You probably already know that I’m crazy about theme parks, both real and imagined. So it kinda blew my mind when I came across these concept drawings for an unbuilt Hanna-Barbera theme park which Dan Goodsell shared at his Sampler of Things weblog. The six-year-old inner me is jumping up and down at the thought of a Jetsons ride-thru, and that Flintstones Freeway ride looks like a blast and a half.
On a semi-related note, drink in the appealingly modern simplicity of Disney artist Walt Peregoy’s 101 Dalmatians color key art. Thanks to Amid at Cartoon Modern for sharing these. Wow.
Swapatorium shares a few nuggets from Musical Highlights from R.K. Films, an LP which appears to be an early compilation of Indian film music for the English-speaking audience. Coincidentally, I was in the mood for some cool Bollywood music this month, so I used some of my eMusic credits to download 2005’s Bollywood: An Anthology of Songs from Popular Indian Cinema comp. I just sampled the first disc of this double-disc set, which covers the years 1949-1977. Although four tracks overlap with the Rough Guide to Bollywood CD I already had, it’s a nicely kitschy and diverse set with plenty of vocals from the ageless and legendary Asha Bhosle. My all time fave song of that sort still has to be Ms. Bhosle’s “Dum Maro Dum” from 1971’s Haré Rama Haré Krishna. The hugely popular film served as Bollywood’s comment on the shallowness of the Western hippie movement, and that tune came as wild and wooly as it got. The sheer number of movies/soundtracks that Bollywood churns out is mind-boggling (eMusic lists an astonishing 4,020 albums under that genre), but those two comps serve as good introductions for the adventurous Western listener.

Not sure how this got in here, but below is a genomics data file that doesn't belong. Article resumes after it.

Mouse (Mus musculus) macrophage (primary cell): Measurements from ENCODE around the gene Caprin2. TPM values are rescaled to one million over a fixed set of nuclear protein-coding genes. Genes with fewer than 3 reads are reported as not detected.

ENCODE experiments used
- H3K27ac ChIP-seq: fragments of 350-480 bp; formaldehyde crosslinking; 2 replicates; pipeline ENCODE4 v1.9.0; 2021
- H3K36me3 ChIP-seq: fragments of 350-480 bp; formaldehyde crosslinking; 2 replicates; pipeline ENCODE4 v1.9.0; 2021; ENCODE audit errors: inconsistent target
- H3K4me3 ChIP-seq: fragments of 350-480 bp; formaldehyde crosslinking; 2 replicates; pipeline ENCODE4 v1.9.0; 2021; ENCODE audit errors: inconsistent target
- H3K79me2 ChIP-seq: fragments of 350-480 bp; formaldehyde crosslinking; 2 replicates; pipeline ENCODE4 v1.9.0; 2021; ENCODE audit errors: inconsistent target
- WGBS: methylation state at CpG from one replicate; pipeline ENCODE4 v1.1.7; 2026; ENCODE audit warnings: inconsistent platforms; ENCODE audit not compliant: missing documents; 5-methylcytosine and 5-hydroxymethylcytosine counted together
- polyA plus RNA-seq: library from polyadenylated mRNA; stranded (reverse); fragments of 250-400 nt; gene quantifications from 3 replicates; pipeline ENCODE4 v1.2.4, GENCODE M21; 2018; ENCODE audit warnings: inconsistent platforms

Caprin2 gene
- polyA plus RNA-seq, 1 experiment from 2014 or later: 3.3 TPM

Bonus goodie: “Dum Maro Dum” on YouTube. Dig it.
The commentary on 25 great Calvin and Hobbes strips encapsulates why this was perhaps the greatest daily newspaper comic strip ever (via Pop Culture Junk Mail). My absolulety favorite time was the c.1990 series when Calvin was making snowmen and explaining his creations the way a fine artist would (i.e. full of hifalutin’ bullshit). Maybe it sprung from the fact that I was studying fine art at the time, but those particular strips really struck a nerve with me.